The closing of the Roman Camp Crude Oil Works and the three supporting shale mines to which he referred involved in all 589 employees. The hon. Member very fairly said that he did not complain of the closing of those mines and works which, he said, were old and required extensive repair. This particular section of the industry would, in any event, have had to be closed down in the next five or seven years.

In the relatively short time available, I want to deal with the immediate impact of this present event—it is a sad event— against the historical context of the industry, to which the hon. Member so felicitously referred. I also wish to deal with his plea for diversification of industry in that locality.

One must accept this closing as being evidence of the general vulnerability of the local shale oil industry and as reinforcing the desirability of introducing new industry if possible. The hon. Member has agreed that the unemployment figures are not serious in the locality. The latest figures in January of this year for the Bathgate, Broxburn and Calders group showed that 326 men were unemployed and 215 women, a total of 541 with a percentage of 1.8 per cent., which is appreciably less than for the Scottish Development Area as a whole.

So far as the expectations of employment of the men made redundant by this contraction are concerned, 229 out of 589 have already left the employment of Scottish Oils Ltd., and all of them, save 20 who have retired, have found other employment either in the Grangemouth oil refineries, other shale mines, or other industries. The company has made an estimate of the ultimate employment position which shows that 200 are expected to be transferred to oil works and mines, 275 to associated companies at Grangemouth, 50 to retire, leaving a total of 525 and a surplus of 64.

I appreciate what the hon. Member said about the considerable amount of daily travel to work. Three thousand are estimated to travel out of the area each day and 2,000 to travel into it. While I agree that that reinforces the general desirability for new industry, I must remind the hon. Member that the proximity of Edinburgh to the locality means that even if it had more industry the employment position would still be inter-linked with the attractions Edinburgh has to offer.

The only part of the speech of the hon. Member in which I thought he fell a little short of the very high standard of objectivity he set himself was in his statement that no new industrial development of any significance had been introduced in the area for 20 years. He will know that there are, in fact, three Board of Trade factories administered by Scottish Industrial Estates Ltd., all of which originated within the period of 20 years. There is the British Vacuum Cleaner Company, Broxburn, of 76,800 square feet, built in 1949, the Telegraph Condenser Company Ltd., at Bathgate, now of 150,000 square feet, with an extension of 58,000 square feet at present under construction, which will, of course, give further employment.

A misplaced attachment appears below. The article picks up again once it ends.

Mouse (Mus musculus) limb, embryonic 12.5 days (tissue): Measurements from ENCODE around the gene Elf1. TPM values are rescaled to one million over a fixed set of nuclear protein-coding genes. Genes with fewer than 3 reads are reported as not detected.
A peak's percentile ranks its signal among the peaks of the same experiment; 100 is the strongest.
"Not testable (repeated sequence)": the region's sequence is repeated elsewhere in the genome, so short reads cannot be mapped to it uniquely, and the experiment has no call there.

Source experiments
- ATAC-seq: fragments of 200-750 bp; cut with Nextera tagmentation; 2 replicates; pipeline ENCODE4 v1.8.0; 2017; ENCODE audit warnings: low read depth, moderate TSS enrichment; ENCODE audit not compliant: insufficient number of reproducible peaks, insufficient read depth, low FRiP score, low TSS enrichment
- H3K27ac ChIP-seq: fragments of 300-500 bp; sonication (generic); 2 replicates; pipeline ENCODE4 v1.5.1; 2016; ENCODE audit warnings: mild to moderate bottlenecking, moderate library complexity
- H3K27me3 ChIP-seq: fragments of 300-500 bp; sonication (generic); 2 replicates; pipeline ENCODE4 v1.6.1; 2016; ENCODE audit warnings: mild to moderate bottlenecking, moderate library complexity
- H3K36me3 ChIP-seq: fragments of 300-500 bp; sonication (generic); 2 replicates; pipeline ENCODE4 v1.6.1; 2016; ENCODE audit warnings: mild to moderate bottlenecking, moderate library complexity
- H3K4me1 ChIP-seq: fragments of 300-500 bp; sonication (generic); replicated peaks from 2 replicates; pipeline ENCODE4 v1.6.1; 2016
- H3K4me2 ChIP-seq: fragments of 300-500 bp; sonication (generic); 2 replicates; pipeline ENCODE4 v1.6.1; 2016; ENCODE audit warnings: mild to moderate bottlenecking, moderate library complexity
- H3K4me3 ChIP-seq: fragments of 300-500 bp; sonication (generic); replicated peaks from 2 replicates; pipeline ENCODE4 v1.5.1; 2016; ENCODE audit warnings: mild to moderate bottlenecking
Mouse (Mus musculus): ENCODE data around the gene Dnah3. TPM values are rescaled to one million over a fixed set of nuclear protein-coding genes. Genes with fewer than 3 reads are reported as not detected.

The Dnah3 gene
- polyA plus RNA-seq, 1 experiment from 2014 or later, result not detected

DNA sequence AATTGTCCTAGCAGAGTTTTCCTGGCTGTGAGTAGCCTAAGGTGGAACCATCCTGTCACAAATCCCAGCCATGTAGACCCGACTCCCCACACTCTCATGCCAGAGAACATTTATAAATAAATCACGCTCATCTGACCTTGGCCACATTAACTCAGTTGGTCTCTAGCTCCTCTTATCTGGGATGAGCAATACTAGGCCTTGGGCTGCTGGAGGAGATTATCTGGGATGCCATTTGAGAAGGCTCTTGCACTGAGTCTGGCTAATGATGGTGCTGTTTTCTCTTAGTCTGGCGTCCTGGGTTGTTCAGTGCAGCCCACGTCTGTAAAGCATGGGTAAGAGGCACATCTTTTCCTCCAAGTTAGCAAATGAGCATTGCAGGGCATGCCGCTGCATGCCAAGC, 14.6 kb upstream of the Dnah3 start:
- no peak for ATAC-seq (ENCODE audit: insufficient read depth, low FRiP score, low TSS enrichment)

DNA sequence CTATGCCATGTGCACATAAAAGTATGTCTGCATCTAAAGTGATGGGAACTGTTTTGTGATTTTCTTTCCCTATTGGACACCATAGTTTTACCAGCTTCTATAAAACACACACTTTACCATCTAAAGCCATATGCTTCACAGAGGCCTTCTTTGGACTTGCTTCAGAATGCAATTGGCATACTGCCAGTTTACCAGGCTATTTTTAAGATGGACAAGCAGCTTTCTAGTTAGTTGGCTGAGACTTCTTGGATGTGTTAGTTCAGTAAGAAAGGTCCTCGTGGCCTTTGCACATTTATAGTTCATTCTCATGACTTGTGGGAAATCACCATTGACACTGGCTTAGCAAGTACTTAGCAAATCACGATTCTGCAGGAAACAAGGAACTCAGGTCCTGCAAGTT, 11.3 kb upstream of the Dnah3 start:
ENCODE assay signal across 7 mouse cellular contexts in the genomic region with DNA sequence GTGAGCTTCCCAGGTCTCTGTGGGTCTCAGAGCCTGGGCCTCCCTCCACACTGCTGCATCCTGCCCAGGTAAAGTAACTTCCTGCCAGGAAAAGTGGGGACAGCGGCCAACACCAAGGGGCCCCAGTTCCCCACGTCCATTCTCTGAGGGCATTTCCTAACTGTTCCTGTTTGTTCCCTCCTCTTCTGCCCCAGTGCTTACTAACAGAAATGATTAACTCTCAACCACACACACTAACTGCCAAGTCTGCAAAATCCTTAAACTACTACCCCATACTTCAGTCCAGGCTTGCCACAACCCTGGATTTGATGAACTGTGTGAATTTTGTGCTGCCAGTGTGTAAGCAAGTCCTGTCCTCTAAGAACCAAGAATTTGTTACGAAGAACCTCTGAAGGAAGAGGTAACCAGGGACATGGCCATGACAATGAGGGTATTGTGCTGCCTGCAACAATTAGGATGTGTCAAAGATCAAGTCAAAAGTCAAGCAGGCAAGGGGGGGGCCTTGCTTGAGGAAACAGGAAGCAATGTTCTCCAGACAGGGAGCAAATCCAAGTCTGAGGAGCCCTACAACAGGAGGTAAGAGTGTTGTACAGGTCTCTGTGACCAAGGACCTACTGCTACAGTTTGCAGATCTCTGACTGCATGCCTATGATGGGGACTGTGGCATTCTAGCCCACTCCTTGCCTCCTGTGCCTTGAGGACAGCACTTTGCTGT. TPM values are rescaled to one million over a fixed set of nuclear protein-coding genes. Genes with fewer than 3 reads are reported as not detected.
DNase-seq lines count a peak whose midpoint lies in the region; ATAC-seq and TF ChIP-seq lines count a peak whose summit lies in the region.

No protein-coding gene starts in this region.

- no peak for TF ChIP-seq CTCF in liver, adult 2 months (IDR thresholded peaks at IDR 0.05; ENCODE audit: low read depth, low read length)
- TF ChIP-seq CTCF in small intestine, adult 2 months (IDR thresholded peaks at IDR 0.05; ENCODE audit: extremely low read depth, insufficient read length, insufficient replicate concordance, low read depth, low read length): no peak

Mr. Taylor

Mainly female labour.

Mr. Walker-Smith

I agree that that is a matter which has to be taken into consideration in this context.

In addition, there is the United Thread Mills, Limited, Broxburn, of 66,000 square feet. We appreciate fully the local concern about the future both of the coal and shale industries and the desire for further employment opportunities, and we recognise the desirability of further diversification in this area. We shall certainly do what we can to bring the attractions and potentialities of the area to the notice of industrialists. A great deal of work has been done in the inspection and identification of industrial sites by the Board of Trade, the Scottish Office and the county council, in co-operation.

There are certain difficulties and certain attractions in the area. To indicate the difficulties first, there is a somewhat bleak landscape, not improved by the operations of the oil industry. There is a good deal of subsidence or danger of it from coal mining. There is to some extent also a lack of factory experience among the local population which has been following traditional industries, and, judging by the employment figures, no very obvious pool of labour which employers can see from which they can draw.

Against that, there are the attractions and advantages. The area is very well placed with regard to Glasgow and Edinburgh and has good road communications and access to ports, good housing and other amenities and it is possible, perhaps probable, that the labour at present travelling out of the area might prefer to work in the area and be regarded as an additional pool.

Mr. Taylor

It is certain.

Mr. Walker-Smith

We may hope so. I find that these things are not quite so certain in these contexts. The Board of Trade has no compulsory powers and the last word lies with industry. We shall certainly endeavour to bring the attractions of the area to the attention of industrialists. The hon. Member for West Lothian has referred to the desirability of consulting informed opinion in the county. As he knows, the county council has convened a meeting for next week on this matter, at which the Board of Trade will be represented.

We are greatly indebted to hon. Members for bringing these considerations so clearly to our notice. I hope that they will be assured that we, in our turn, have the problems of this area very closely and sympathetically in mind and will do our best within the limits of our powers and the possibilities of the situation.

Adjourned accordingly at Six minutes to Eleven o'clock.